The 2005 edition of the pioneering prize Premio Bonaldi per l’Arte – EnterPrize, dedicated to under 30s curators and now in it’s second edition, has been awarded to Andrea Villiani’s “No Manifesto“. An engaging exhibition that discloses the young Italian curator’s commitment in mediating finely crafted discursive dynamics among the six works while delivering a sense of instantaneous immersive enjoyment to the visitors.
Mike Nelson, A Staging of the reconstruction of the Southern Palace of Babylon, 2005
Mike Nelson’s excellent “A Staging of the reconstruction of the Southern Palace of Babylon” (2005) welcomes the visitor in an environment that reproduces a modernised version of the palace’s building yard as described in a XIX century planimetry. Looking a little bit higher, one can spot Richard Wright’s monochrome gold foil compositions around the gallery’s windows.
Richard Wright, Untitled, 2003
The second room contains seven beautiful and mildly disquieting Stefano Arienti’s “Erased Books” from the early nineties: the Italian artist cancelled, with a rubber, all the captions and texts from naturalistic photographic books to leave blank spaces around the images.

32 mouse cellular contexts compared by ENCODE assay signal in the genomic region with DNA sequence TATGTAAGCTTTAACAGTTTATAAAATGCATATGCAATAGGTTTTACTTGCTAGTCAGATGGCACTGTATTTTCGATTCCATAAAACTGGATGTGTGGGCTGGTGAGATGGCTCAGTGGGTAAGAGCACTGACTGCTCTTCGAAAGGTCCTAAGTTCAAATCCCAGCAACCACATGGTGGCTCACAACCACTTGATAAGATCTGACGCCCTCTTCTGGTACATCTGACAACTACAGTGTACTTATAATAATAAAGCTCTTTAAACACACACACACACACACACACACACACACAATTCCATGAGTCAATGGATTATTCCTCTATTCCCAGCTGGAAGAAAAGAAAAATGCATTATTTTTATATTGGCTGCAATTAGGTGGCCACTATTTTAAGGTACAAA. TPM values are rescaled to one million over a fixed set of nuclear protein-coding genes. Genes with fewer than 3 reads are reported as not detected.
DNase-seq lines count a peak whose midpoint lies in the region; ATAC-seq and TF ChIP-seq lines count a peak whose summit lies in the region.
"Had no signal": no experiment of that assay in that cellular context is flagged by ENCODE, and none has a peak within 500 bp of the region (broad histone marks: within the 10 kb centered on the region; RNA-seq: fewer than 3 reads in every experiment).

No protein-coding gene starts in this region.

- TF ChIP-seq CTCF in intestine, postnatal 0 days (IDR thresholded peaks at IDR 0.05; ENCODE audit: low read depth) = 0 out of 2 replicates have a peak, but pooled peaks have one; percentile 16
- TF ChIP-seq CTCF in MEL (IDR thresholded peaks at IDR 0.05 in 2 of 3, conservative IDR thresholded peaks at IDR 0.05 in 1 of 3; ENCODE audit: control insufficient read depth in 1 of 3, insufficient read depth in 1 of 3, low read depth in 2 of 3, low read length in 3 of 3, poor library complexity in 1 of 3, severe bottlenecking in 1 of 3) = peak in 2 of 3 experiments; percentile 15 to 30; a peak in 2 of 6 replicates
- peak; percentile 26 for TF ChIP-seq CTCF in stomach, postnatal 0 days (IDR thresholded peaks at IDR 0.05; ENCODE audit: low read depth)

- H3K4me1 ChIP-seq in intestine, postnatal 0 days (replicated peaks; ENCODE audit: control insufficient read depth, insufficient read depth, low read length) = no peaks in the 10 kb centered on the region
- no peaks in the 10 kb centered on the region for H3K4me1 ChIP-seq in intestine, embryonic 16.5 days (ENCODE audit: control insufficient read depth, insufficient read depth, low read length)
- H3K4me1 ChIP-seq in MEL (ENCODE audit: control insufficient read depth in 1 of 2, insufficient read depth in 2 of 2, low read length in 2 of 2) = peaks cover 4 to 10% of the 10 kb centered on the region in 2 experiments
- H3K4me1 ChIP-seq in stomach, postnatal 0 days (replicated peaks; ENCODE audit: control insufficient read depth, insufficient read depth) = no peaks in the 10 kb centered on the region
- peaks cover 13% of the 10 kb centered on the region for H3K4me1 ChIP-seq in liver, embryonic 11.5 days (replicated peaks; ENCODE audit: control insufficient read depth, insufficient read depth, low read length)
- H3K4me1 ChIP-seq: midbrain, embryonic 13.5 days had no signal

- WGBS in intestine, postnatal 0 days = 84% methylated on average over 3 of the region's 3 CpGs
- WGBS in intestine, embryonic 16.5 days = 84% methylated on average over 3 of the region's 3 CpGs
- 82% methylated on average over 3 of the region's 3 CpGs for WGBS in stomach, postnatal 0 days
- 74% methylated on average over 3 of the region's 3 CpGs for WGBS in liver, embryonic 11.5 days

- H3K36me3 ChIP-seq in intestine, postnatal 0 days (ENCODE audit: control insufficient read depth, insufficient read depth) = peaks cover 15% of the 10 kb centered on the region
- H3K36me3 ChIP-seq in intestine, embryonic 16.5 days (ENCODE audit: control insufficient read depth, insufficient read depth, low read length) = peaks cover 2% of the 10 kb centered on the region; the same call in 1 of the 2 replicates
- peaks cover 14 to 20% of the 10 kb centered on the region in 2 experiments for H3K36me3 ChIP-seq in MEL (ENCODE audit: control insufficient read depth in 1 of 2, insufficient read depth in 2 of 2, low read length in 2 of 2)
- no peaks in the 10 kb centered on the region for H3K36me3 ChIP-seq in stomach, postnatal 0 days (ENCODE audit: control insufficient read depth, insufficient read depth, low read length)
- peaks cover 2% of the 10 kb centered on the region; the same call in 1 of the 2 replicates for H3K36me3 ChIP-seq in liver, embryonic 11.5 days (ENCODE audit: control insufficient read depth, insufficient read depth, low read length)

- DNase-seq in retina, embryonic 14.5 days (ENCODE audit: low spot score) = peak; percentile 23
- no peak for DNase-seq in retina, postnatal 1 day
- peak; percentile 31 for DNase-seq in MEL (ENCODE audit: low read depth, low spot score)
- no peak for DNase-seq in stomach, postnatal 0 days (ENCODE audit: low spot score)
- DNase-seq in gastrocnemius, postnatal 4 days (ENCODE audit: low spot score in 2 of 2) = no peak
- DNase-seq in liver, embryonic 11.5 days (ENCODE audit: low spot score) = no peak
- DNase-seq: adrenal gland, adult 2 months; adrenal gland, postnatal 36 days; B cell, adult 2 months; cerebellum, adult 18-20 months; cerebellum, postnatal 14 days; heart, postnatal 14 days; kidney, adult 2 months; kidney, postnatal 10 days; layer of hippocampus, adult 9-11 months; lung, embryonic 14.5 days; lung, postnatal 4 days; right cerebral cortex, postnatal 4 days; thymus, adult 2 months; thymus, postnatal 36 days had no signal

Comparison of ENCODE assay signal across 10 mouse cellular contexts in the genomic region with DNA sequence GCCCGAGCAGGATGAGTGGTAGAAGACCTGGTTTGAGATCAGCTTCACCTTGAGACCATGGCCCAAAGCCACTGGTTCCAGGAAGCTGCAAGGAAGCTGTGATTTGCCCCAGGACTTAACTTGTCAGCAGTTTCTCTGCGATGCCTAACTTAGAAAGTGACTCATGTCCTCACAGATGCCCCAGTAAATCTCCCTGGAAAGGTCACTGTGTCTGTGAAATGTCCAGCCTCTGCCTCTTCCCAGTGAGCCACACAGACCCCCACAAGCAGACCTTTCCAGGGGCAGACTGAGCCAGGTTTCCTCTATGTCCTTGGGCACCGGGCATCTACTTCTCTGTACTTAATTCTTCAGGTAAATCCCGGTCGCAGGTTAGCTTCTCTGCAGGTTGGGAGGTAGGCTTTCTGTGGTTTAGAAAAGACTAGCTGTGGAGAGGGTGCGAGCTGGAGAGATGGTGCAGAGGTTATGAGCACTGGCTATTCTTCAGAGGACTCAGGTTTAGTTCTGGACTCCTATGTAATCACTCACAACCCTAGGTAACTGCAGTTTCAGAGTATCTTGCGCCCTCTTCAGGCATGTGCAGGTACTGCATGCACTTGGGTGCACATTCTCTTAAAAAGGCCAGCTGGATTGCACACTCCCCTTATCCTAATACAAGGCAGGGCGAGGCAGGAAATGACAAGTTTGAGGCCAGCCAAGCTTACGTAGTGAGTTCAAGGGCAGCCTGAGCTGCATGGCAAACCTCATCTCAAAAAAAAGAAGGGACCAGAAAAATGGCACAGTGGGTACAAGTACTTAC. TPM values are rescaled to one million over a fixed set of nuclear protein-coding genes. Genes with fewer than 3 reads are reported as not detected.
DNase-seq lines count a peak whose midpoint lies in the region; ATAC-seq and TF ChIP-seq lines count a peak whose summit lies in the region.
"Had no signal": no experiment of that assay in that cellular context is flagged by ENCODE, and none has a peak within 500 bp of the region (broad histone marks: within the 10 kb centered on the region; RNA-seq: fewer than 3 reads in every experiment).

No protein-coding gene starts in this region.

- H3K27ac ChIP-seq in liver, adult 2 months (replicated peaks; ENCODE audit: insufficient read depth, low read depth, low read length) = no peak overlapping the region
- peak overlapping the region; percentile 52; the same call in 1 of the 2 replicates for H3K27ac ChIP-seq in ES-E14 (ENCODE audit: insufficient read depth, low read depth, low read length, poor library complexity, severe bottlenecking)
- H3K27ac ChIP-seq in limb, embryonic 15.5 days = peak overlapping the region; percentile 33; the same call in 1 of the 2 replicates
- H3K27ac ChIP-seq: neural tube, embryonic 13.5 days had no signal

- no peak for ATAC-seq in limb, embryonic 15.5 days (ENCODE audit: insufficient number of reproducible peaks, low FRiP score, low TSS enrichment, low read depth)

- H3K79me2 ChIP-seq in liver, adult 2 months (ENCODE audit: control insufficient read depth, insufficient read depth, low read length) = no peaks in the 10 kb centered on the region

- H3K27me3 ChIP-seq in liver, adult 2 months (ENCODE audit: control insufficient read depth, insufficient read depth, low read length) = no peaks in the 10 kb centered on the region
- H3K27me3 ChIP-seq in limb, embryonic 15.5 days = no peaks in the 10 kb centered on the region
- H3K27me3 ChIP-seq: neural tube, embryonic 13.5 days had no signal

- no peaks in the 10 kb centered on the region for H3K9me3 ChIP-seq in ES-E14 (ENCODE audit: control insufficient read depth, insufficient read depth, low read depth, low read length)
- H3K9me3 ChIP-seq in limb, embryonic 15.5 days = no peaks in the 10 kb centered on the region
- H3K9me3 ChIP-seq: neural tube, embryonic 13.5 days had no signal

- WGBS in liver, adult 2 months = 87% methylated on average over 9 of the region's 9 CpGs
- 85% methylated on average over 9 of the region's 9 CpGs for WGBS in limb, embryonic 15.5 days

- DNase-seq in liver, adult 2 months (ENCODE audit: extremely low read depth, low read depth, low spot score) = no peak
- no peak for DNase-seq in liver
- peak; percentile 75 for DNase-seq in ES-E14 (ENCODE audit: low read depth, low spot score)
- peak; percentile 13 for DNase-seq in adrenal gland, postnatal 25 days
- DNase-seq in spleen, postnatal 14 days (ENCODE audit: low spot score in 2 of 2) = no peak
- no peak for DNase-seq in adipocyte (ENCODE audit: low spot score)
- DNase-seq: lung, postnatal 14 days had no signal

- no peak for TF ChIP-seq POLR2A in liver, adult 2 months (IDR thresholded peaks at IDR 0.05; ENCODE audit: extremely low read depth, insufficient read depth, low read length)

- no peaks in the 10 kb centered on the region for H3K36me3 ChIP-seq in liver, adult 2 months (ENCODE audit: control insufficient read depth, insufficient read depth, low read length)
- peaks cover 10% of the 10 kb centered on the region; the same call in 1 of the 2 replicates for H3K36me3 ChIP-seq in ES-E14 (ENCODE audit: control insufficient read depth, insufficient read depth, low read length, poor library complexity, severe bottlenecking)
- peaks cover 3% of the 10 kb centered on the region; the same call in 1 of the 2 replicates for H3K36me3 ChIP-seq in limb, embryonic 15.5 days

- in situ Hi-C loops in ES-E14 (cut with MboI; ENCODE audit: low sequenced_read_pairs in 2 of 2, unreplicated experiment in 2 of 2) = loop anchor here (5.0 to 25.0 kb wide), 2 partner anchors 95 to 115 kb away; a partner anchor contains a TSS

Stefano Arienti, Untitled, 1991
Anri Sala’s “Blindfold” (2002), is a video portraying the slow variations of sun rays reflected on two empty placards in the streets of the Albanian capital commented by audio elements recorded in Sao Paulo mixed with electronic and instrumental sounds.
Anri Sala, Blindfold, 2002
Massimo Grimaldi realised a small book, freely available to the public, in which he collected thirteen e-mail interviews with some of the key figures of the Italian art system, assertively mapping the margins and questioning the nature of involvement in this production field. A separate dark area of the gallery houses a Florian Pumhosl’s untitled video from 2003 portraying an ambiguously styled palace inhabited by a solitary Cyclops captured while performing ordinary life gestures.
Andrea Villiani, already curator at Castello di Rivoli, filled NoManifesto with different suggestions that descend from a dense conceptual framework – relationships between fiction and documentation, the vernacular and the intimate; recession from modernist standpoints – condensed in the rich downloadable catalogue of the show.
Date: May 15th – July 3rd, 2005
Address: 53 Via S.Tommaso, 24121 Bergamo, Italy
Tel: +39 (0)35 27 0272
Text: Francesco Tenaglia
Photos: Matteo Bonaldi, Courtesy of GAMeC